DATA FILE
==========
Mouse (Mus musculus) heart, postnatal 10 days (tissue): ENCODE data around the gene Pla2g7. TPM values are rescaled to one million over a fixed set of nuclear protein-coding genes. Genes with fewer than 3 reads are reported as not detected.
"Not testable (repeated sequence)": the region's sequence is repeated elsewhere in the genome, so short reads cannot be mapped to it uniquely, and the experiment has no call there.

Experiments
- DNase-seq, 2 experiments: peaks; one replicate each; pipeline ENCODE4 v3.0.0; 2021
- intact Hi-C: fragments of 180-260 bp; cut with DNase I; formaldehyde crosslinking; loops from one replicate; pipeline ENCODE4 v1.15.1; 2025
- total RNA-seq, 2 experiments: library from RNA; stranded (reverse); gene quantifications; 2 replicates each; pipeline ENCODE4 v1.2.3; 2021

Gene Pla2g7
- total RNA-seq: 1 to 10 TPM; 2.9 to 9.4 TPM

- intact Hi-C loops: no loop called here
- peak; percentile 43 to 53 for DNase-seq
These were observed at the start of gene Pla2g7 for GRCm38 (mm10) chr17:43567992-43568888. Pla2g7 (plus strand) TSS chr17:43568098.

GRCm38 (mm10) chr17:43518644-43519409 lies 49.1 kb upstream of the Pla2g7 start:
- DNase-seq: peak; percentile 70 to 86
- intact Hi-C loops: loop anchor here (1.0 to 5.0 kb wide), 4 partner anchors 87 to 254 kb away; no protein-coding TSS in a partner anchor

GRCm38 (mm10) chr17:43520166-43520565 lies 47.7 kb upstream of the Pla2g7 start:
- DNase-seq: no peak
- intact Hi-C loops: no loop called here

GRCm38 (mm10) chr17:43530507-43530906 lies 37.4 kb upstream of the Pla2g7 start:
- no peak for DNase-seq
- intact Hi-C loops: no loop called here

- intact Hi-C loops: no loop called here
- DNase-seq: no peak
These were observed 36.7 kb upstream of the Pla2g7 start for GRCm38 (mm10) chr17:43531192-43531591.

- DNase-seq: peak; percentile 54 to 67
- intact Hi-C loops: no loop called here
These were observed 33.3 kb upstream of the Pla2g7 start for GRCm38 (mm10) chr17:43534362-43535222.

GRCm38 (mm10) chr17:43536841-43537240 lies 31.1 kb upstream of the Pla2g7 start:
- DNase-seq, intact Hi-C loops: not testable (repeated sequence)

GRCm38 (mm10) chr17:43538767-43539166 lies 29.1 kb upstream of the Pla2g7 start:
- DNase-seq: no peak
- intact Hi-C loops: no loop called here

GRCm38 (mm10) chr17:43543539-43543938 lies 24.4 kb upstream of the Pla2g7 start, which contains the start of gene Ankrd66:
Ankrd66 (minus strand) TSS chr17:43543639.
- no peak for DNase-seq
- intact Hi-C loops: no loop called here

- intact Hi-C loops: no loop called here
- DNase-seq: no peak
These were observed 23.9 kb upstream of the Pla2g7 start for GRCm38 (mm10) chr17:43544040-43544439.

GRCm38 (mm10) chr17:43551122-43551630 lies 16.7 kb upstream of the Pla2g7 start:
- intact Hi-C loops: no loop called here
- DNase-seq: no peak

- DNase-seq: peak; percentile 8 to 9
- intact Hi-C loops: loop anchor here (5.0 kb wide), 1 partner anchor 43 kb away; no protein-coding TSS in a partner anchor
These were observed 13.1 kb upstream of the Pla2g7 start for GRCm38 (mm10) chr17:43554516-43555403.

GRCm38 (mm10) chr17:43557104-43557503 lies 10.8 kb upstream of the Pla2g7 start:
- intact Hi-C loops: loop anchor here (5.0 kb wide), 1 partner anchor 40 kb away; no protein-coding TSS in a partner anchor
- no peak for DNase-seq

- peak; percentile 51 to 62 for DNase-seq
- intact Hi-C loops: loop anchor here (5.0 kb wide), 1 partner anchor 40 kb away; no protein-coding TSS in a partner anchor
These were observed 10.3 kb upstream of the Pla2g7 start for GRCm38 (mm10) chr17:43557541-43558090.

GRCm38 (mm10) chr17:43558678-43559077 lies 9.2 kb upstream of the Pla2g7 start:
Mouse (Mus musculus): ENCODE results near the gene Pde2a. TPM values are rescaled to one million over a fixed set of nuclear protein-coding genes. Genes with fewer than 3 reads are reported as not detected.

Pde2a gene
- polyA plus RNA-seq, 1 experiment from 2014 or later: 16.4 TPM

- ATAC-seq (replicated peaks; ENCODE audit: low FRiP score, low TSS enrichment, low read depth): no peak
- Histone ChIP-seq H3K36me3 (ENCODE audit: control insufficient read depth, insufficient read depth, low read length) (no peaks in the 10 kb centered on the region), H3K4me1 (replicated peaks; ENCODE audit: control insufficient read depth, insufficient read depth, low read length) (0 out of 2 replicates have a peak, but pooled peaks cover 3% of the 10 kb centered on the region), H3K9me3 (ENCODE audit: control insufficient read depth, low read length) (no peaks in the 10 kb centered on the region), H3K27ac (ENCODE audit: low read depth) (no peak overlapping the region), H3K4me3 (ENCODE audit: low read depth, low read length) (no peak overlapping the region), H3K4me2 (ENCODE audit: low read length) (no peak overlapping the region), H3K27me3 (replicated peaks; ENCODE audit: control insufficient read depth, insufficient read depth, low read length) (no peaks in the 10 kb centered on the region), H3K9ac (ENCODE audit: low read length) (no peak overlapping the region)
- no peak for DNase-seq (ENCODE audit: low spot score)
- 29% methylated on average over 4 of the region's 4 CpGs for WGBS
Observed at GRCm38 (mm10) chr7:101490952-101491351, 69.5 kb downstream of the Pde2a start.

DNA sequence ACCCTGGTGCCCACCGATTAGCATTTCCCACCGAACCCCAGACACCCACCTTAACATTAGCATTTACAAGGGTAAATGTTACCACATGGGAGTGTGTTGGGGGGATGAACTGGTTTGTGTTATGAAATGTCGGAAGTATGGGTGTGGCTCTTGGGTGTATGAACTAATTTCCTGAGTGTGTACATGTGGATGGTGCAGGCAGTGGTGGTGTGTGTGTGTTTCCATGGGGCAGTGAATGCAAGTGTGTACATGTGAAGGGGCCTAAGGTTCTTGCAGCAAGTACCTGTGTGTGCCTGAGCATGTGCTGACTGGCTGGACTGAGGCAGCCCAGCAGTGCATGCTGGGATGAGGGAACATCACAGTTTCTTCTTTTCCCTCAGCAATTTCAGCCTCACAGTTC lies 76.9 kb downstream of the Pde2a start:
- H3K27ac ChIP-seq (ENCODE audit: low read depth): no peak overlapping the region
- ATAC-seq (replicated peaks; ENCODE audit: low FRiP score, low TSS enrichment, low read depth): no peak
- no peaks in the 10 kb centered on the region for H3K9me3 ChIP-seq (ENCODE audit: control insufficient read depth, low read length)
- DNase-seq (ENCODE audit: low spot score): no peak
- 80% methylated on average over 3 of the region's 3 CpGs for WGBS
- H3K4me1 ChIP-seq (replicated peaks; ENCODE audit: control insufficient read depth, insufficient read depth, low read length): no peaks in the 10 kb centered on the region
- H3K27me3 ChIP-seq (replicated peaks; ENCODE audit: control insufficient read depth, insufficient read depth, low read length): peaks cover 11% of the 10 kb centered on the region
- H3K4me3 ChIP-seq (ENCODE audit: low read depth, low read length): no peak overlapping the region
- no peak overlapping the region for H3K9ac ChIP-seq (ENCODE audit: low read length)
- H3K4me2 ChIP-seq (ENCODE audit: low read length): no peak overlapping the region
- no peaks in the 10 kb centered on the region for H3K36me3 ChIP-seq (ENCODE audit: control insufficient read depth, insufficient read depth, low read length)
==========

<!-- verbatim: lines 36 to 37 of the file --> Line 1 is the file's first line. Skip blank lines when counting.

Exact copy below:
- intact Hi-C loops: no loop called here
- DNase-seq: no peak